Science Links of the Week

The Atacama Desert. Photo: Shutterstock

A passion for the natural world drives many of our adventures. And when we’re not actually outside, we love delving into the discoveries about the places where we live and travel. Here are some of the best natural history links we’ve found this week.

Mysterious glass in the Atacama Desert may be from an ancient comet: Shards of twisted glass have turned up across a seven-kilometer-long corridor in the  Atacama Desert in Chile. The unusual green and black glass originated from a large comet that exploded in our atmosphere 12,000 years ago. The explosion produced intense heat and wind that melted the desert sand, creating silicate glass. Only meteorites and other materials from space contained the minerals found in this glass.

Japanese ports swamped by pumice spewed from undersea volcano: Volcanic pebbles have blocked much of Japan’s southern coastline. Undersea volcanic eruptions spewed out the pumice that is affecting 30 ports in Okinawa and Kagoshima. The floating pebbles have also damaged a large number of fishing boats. The debris from the eruption has had a “huge impact on fisheries…as well as the environment,” said Denny Tamaki, Okinawa Governor. The Fukutoku-Oka-no-Ba undersea volcano erupted in mid-August. It is 1,000km away from Japan, near Iwo Jima, of World War II fame.

Polar bears eat whatever is available. Photo: Shutterstock

Tracking a polar bear’s diet

Polar Bears used to monitor climate change: Polar bears are helpful indicators of environmental change in the Arctic. The bears eat whatever food is readily available, and scientists can analyze their fat tissue. Their fatty acid signature acts as “a fingerprint for individual bears…you can see what that particular individual is eating,” says one researcher. Scientists can use this to monitor the distribution of marine mammals — the polar bear’s prey — in the Arctic.

SS Bloody Marsh shipwreck found: The rusted hulk of the SS Bloody Marsh, sunk by a German U-boat in 1943, has been discovered 160km off the coast of South Carolina. Torpedoes hit the oil tanker 78 years ago, on its maiden voyage. “Based on evidence surveyed, participating scientists are reasonably certain that it is SS Bloody Marsh,” the NOAA reported. A remotely operated camera discovered the wreck. The National Oceanic and Atmospheric Administration had been searching for the ship, which still holds 106,000 barrels of oil. “The site has the makings of an environmental disaster,” said experts.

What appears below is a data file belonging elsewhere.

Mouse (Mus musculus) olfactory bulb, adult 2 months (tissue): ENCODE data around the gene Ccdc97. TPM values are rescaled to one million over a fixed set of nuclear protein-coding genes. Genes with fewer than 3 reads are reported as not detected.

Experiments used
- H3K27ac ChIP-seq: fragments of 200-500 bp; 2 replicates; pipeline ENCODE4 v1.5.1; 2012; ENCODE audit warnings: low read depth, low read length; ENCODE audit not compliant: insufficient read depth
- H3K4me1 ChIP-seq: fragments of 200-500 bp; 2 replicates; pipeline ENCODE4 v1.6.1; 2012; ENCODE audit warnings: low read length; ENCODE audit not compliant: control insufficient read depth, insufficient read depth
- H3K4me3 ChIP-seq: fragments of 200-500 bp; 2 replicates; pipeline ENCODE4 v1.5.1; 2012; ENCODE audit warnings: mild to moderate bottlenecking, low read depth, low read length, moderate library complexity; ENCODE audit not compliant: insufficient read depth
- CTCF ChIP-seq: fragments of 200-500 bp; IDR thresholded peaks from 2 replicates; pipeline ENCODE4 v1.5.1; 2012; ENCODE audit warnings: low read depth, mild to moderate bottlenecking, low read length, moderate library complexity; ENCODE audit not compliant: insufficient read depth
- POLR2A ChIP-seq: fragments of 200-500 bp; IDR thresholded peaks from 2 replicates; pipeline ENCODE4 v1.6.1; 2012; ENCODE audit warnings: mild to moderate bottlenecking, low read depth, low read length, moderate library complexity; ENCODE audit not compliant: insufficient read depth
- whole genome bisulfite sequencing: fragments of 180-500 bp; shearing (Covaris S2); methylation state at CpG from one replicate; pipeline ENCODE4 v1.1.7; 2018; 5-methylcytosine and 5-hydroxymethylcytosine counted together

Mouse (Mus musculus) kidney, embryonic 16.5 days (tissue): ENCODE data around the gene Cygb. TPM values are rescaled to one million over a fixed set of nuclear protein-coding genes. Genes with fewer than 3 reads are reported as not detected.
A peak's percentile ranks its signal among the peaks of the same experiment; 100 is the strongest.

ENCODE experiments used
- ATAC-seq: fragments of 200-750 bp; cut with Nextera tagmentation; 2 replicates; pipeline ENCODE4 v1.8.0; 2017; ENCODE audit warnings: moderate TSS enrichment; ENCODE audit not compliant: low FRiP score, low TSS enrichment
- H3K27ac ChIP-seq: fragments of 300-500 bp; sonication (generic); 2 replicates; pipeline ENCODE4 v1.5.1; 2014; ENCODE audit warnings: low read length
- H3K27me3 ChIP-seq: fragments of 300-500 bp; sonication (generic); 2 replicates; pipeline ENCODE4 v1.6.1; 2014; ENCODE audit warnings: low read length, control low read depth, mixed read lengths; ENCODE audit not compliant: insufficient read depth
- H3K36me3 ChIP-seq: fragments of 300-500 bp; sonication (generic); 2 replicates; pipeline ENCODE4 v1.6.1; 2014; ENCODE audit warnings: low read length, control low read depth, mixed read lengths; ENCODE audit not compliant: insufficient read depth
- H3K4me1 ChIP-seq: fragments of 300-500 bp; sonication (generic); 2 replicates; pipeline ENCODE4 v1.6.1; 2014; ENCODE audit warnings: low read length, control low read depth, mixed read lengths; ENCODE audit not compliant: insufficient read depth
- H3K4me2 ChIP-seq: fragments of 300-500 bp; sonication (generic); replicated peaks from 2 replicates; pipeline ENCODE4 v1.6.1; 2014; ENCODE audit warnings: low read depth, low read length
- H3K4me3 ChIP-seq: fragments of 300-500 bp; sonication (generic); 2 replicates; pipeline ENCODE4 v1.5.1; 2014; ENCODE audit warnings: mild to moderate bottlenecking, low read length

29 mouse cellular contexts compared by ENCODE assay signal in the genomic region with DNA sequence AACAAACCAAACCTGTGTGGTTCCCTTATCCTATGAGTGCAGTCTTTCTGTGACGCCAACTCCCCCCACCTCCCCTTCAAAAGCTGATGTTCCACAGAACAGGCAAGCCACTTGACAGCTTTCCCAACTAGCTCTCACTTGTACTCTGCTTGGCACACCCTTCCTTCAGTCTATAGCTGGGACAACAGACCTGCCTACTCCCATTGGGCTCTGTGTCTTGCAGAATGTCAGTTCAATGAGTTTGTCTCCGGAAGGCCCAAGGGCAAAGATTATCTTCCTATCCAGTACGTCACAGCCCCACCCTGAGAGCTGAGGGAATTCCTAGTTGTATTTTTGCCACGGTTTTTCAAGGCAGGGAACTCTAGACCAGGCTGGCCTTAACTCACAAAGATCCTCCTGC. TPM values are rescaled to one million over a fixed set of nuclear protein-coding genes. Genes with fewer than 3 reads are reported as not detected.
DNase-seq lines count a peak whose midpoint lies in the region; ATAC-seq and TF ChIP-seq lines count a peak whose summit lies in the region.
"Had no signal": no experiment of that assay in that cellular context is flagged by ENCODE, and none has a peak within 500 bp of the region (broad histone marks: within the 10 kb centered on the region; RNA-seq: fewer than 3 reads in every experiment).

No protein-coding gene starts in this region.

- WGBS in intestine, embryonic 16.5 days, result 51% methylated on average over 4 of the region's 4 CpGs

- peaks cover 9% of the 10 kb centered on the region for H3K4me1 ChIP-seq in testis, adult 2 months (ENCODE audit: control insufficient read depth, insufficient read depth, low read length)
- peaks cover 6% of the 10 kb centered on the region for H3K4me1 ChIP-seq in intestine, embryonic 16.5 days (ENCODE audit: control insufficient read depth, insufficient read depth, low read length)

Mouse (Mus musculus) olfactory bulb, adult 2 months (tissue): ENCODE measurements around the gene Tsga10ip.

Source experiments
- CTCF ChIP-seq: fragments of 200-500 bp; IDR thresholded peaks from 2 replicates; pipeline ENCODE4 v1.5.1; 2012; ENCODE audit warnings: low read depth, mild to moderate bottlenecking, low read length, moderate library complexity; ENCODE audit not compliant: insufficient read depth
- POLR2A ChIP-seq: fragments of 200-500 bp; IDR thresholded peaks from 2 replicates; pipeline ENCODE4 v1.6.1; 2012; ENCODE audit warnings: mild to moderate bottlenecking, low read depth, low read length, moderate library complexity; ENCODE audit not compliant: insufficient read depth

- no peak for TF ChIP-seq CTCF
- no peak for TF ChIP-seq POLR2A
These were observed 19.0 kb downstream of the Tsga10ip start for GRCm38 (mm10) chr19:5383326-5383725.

The spider’s dance

Night vision and artificial intelligence reveal secrets of spider webs: Scientists have used artificial intelligence and night vision to see how spiders build their webs. Cameras with a fast frame rate captured the hackled orb weaver spiders at work. Web-making behavior was similar across individual spiders. Algorithms can now correctly predict the position of a spider’s legs as it works on a particular part of the web. “By following every tiny movement, this research is finally unlocking the complex ‘dance’ spiders do to make their webs,” said entomologist Adam Hart.

Repeated extreme ice melting in Greenland raises global flood risk: Extreme ice melt has increased in Greenland over the last four decades. Over the last 10 years, 3.5 trillion tonnes of ice have melted from the ice sheet that sits atop the world’s largest island. Since 1980, Greenland’s meltwater has increased by 21%. This, in turn, has raised sea level by one centimetre. Scientists believe that global warming and increasingly extreme weather cause this excessive melt. Models estimate that by 2100, the accelerating melt will raise the global sea level between 3 and 23 cm.

Icebergs in Greenland. Photo: Shutterstock

Saber-Toothed Cats were Social Animals: Saber-toothed tigers are one of the best-studied predators from the Late Pleistocene era. One particular individual with a deformed hip bone suffered from hip dysplasia, a hereditary disease. This suggests that the big cats were social animals. The affected individual would have needed a social structure to help them survive with this defect. “[The] animal…was able to live to adulthood,” said Dr. Mairin Balisi. “This suggests that it must have received support, perhaps by food-sharing with its family.”

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About the Author

Rebecca McPhee

Rebecca is a freelance writer and science teacher based in the UK.

She is a keen traveler and has been lucky enough to backpack her way around Africa, South America, and Asia. With a background in marine biology, she is interested in everything to do with the oceans and aims to dive and open-water swim in as many seas as possible.

Her areas of expertise include open water sports, marine wildlife and adventure travel.

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